Growth in fish output down 50% in 5 years: Assocham


    OST Business Bureau

    Bhubaneswar, Aug 9

    Rising per-capita incomes, urbanisation, besides depletion and over-exploitation of fish stocks in the country have pushed the wholesale prices of fish in India to a staggering 131 percent in the last five years, a sector-specific analysis of fish prices conducted by the Associated Chambers of Commerce and Industry of India (ASSOCHAM) has said.

    fish marketBesides, factors like fall in fish catch due to water pollution, absence of organized retail in fish trade, the traditional distribution system, post-harvest losses and rising operating costs due to fuel price hike have resulted in high wastage and spoilage of fisheries resources, it said. The growth of fish production has declined from about seven per cent in 2008-09 to just about 3.5 per cent during 2012-13, said DS Rawat, national secretary general of ASSOCHAM while releasing the Chamber’s analysis today.

    “Growing urbanization and advent of supermarkets has led to growth in fish consumption across India, but lack of poor post-harvesting equipment, inadequate food processing technology and storage facilities have hit the fishing industry hard,” he pointed out.

    It is worthwhile here to mention that India accounts for nearly six per cent of global fish production of about 180 million tonnes.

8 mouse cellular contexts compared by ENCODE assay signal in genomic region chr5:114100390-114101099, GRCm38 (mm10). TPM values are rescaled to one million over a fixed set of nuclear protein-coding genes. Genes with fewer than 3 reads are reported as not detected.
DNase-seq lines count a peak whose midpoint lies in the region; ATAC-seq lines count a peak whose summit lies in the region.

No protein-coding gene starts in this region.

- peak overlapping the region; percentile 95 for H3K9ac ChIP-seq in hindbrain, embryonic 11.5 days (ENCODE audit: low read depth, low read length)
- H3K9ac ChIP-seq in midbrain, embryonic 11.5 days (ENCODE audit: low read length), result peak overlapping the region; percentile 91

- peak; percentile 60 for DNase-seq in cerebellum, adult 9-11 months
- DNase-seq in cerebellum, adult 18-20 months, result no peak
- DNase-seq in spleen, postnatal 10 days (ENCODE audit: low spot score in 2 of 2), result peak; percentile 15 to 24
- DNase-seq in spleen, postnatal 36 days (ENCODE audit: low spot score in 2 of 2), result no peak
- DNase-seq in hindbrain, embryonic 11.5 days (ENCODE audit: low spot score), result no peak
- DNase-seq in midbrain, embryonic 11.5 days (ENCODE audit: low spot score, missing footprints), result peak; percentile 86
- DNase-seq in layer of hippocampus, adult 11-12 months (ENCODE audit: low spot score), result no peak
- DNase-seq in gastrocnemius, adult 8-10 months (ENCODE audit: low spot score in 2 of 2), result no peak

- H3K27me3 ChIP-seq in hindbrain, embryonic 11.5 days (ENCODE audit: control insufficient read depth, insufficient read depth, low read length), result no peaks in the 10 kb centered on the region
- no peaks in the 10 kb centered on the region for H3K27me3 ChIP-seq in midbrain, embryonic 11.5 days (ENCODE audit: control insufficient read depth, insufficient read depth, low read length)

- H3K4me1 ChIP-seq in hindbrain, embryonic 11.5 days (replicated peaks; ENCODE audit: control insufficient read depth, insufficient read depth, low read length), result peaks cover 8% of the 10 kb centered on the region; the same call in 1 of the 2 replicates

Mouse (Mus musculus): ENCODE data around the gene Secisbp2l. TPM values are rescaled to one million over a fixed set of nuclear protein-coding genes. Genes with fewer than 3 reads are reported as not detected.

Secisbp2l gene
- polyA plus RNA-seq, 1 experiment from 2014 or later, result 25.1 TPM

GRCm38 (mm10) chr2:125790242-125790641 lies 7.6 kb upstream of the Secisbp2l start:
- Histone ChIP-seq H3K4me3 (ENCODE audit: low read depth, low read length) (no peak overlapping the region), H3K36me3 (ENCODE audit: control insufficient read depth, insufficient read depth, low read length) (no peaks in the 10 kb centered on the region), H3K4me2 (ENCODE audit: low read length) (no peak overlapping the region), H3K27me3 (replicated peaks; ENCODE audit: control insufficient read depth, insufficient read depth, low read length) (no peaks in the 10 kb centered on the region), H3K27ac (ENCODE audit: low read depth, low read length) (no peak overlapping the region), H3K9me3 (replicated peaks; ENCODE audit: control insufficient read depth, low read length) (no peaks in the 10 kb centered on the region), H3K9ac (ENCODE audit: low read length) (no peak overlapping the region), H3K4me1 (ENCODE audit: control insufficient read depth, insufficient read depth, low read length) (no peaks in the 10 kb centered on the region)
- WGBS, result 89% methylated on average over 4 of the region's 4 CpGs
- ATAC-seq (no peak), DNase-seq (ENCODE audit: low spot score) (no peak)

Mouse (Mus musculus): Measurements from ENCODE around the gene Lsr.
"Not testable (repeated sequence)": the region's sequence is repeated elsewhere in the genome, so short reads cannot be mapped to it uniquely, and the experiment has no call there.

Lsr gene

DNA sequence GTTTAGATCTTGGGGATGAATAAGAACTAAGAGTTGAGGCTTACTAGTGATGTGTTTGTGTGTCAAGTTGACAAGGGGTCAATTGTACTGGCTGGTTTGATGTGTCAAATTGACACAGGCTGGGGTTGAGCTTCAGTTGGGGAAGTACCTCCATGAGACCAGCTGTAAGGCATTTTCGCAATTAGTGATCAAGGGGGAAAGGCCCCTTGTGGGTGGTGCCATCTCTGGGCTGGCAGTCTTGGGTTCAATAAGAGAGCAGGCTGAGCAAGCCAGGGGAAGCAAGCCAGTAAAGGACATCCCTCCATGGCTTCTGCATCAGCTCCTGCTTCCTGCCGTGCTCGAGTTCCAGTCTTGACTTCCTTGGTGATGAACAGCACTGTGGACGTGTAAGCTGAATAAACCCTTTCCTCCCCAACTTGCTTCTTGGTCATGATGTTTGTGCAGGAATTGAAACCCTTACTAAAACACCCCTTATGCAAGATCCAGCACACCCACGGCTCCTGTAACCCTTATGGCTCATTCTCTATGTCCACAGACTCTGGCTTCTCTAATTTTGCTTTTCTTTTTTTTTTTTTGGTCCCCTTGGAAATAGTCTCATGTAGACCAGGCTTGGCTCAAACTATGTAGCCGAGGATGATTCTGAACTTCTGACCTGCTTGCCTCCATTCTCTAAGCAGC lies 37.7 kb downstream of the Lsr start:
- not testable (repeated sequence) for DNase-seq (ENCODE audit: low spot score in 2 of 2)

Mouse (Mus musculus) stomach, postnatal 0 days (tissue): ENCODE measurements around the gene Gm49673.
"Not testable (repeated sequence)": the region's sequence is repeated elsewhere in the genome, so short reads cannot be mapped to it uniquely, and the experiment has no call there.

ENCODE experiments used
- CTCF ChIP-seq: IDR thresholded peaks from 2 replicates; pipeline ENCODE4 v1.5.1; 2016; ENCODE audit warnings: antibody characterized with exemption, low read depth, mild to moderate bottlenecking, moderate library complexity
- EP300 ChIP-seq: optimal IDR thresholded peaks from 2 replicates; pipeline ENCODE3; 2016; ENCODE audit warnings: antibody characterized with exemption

To tide over the crisis, ASSOCHAM has suggested developing technology for value addition and infrastructure for fish production based on the public private partnership (PPP) model.
    There is also the need to modernize fish markets across the country by setting up refrigerated storage facilities together with transport and handling/logistics support in the marketing centres, it said.

    Besides, proper awareness and training about usage of latest technology must be imparted to fishermen so that they are able to commercially exploit fishery resources for domestic and export markets.

    The analysis has also suggested more investments in value added fish and marine products in ready-to-eat and ready-to-serve categories as the growing domestic market offers opportunity for such products in the fast growing retail sector.
    ASSOCHAM has also called for an integrated approach for conservation and development of India’s marine resources and judicious exploitation of marine resources to protect the flora and fauna of the marine world.


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